importance in connection with art. These disputes led to no sound

criticism, nor have the attacks and replies on either side added

anything to what was already known on the subject of music as applied to

the expression and illustration of human passion. As for deciding

between Gluckism and Piccinnism (I say nothing about the men, who

certainly were not equal in point of genius), that is impossible. It is

almost a question of organisation. It may be remarked, however, that no

composer ever began as a Gluckist (so to speak) and ended as a

Piccinnist, whereas Rossini, in his last and greatest work, approaches

the German style, and even Donizetti, in his latest and most dramatic

operas, exhibits somewhat of the same tendency. It will be remembered,

too, that the great Mozart, and in our own day Meyerbeer, wrote their

earlier operas in the Italian mode, and abandoned it when they

recognised its insufficiency for dramatic purposes. Indeed, Gluck's own

style, as we shall presently see, underwent a similar change. But it

would be rash to conclude from these instances, that Italians, writing

in the Italian style, have produced no great dramatic music. Rossini's

Otello and Bellini's Norma at once suggest themselves as convincing

proofs of the contrary.

All that remains now of the Gluck versus Piccinni contest is a number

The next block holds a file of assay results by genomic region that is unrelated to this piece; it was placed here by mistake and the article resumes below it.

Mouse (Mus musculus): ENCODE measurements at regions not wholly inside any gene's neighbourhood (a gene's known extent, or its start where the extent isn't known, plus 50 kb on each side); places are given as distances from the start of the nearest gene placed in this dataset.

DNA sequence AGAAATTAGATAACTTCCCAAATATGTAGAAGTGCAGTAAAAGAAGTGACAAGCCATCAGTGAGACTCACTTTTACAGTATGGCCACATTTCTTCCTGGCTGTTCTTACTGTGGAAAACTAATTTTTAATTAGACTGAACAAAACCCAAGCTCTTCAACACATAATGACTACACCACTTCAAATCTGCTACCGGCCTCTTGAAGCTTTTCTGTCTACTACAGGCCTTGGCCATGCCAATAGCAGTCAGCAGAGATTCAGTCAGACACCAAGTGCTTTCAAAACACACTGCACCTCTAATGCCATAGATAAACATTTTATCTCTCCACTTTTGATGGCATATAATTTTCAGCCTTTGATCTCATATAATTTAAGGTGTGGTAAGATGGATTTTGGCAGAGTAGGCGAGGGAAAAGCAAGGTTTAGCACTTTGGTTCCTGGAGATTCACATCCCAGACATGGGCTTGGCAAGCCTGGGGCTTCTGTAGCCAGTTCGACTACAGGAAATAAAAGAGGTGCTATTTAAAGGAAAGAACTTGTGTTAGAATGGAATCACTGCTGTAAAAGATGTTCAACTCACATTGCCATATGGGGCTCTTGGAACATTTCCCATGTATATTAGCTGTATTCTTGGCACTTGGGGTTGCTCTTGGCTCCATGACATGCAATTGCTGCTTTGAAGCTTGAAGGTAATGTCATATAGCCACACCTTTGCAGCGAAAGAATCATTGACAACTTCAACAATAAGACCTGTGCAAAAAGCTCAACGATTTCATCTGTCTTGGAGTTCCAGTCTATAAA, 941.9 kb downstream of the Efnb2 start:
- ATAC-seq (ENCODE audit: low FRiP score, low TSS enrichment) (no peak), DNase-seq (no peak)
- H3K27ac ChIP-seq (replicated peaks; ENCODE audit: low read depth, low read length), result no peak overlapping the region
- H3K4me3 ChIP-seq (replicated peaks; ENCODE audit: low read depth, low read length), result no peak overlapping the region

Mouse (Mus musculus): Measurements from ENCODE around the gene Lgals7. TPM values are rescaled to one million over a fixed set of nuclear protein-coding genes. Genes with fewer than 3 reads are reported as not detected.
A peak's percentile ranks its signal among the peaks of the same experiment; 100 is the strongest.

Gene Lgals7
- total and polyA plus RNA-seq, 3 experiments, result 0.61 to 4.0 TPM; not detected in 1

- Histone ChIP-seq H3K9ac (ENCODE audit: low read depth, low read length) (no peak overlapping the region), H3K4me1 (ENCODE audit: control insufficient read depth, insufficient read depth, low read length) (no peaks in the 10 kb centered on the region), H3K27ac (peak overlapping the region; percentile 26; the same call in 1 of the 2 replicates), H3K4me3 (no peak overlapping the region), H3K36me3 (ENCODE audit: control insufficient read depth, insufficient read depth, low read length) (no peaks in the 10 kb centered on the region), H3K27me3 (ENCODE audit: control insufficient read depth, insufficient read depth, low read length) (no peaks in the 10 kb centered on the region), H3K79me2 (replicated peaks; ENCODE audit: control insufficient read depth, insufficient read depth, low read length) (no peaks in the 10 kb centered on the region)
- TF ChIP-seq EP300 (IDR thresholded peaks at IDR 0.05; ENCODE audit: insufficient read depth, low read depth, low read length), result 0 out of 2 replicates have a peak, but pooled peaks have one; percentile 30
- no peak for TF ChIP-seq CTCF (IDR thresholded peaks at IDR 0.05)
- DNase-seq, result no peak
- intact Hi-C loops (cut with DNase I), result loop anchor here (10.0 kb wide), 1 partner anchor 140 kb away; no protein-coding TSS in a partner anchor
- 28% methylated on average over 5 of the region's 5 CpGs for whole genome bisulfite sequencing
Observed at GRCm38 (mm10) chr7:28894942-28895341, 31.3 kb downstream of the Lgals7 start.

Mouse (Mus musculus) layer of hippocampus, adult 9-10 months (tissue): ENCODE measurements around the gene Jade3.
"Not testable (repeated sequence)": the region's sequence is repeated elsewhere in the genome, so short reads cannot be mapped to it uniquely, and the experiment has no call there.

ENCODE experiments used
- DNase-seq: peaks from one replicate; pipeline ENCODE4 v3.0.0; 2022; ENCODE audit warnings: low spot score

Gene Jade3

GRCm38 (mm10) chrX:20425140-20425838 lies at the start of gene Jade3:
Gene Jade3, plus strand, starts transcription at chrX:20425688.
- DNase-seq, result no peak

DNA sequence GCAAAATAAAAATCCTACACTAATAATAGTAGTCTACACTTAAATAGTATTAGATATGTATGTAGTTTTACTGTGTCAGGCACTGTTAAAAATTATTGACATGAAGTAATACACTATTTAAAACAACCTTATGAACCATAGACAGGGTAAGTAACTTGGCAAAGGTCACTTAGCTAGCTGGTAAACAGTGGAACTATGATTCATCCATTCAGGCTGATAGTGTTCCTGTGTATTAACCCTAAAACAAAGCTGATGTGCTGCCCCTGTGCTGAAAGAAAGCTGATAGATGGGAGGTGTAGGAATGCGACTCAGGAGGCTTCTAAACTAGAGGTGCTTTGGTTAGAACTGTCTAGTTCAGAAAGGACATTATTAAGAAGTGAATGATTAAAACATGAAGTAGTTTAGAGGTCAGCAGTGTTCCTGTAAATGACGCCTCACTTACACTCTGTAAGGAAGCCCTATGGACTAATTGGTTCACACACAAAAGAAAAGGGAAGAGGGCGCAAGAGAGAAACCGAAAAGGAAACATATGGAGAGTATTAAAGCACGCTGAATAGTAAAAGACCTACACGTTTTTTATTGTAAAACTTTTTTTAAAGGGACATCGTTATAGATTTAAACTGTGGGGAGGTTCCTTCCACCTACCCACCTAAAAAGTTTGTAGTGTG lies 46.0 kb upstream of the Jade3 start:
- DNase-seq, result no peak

of anecdotes, which are amusing, as showing the height musical

enthusiasm and musical prejudice had reached in Paris at an epoch when

music and the arts generally were about the last things that should have

occupied the French. But before calling attention to a few of the

principal incidents in this harmonious civil war, let me sketch the

early career of each of the great leaders.

Gluck was born, in 1712, of Bohemian parents, so that he was almost

certainly not of German but of Slavonian origin.[51] Young Gluck learnt

the scale simultaneously with the alphabet (why should not all children

be taught to read from music-notes as they are taught to read from

ordinary typography?) and soon afterwards received lessons on the

violoncello, which, however, were put a stop to by the death of his



Little Christopher was left an orphan at a very early age. Fortunately,

he had made sufficient progress on the violoncello to obtain an

engagement with a company of wandering musicians. Thus he contrived to

exist until the troupe had wandered as far as Vienna, where his talent

attracted the attention of a few sympathetic and generous men, who

enabled him to complete his musical education in peace.

After studying harmony and counterpoint, Gluck determined to leave the

capital of Germany for Italy; for in those days no one was accounted a

musician who had not derived a certain amount of his inspiration from

Italian sources. After studying four years under the celebrated Martini,

he felt that the time had come for him to produce a work of his own. His

"Artaxerxes" was given at Milan with success, and this opera was

followed by seven others, which were brought out either at Venice,

Cremona or Turin. Five years sufficed for Gluck to make an immense name

in Italy. His reputation even extended to the other countries of Europe